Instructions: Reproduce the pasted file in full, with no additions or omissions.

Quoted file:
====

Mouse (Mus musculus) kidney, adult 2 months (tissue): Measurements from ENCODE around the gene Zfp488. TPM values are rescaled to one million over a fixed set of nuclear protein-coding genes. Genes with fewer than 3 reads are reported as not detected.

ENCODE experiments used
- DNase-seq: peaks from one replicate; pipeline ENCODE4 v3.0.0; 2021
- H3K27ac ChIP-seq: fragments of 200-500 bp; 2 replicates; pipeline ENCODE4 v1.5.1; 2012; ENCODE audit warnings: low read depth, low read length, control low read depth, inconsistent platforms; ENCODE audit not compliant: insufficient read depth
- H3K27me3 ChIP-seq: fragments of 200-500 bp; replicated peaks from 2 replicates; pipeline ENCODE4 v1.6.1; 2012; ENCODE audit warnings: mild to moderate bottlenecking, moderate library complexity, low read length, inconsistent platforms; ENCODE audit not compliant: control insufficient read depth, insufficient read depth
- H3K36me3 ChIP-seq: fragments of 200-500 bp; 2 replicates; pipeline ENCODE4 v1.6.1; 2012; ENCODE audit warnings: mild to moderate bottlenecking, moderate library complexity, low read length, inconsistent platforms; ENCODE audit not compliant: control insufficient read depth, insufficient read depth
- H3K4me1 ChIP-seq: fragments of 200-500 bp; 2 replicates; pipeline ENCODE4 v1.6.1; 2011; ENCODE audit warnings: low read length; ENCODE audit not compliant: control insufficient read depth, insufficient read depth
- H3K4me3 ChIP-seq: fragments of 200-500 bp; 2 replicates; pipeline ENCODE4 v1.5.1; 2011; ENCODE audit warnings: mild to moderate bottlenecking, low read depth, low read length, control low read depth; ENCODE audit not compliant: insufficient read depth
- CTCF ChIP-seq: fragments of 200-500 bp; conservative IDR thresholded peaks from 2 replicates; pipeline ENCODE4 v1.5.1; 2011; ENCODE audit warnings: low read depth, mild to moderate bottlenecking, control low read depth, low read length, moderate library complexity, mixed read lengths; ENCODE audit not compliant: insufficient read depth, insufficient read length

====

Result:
Mouse (Mus musculus) kidney, adult 2 months (tissue): Measurements from ENCODE around the gene Zfp488. TPM values are rescaled to one million over a fixed set of nuclear protein-coding genes. Genes with fewer than 3 reads are reported as not detected.

ENCODE experiments used
- DNase-seq: peaks from one replicate; pipeline ENCODE4 v3.0.0; 2021
- H3K27ac ChIP-seq: fragments of 200-500 bp; 2 replicates; pipeline ENCODE4 v1.5.1; 2012; ENCODE audit warnings: low read depth, low read length, control low read depth, inconsistent platforms; ENCODE audit not compliant: insufficient read depth
- H3K27me3 ChIP-seq: fragments of 200-500 bp; replicated peaks from 2 replicates; pipeline ENCODE4 v1.6.1; 2012; ENCODE audit warnings: mild to moderate bottlenecking, moderate library complexity, low read length, inconsistent platforms; ENCODE audit not compliant: control insufficient read depth, insufficient read depth
- H3K36me3 ChIP-seq: fragments of 200-500 bp; 2 replicates; pipeline ENCODE4 v1.6.1; 2012; ENCODE audit warnings: mild to moderate bottlenecking, moderate library complexity, low read length, inconsistent platforms; ENCODE audit not compliant: control insufficient read depth, insufficient read depth
- H3K4me1 ChIP-seq: fragments of 200-500 bp; 2 replicates; pipeline ENCODE4 v1.6.1; 2011; ENCODE audit warnings: low read length; ENCODE audit not compliant: control insufficient read depth, insufficient read depth
- H3K4me3 ChIP-seq: fragments of 200-500 bp; 2 replicates; pipeline ENCODE4 v1.5.1; 2011; ENCODE audit warnings: mild to moderate bottlenecking, low read depth, low read length, control low read depth; ENCODE audit not compliant: insufficient read depth
- CTCF ChIP-seq: fragments of 200-500 bp; conservative IDR thresholded peaks from 2 replicates; pipeline ENCODE4 v1.5.1; 2011; ENCODE audit warnings: low read depth, mild to moderate bottlenecking, control low read depth, low read length, moderate library complexity, mixed read lengths; ENCODE audit not compliant: insufficient read depth, insufficient read length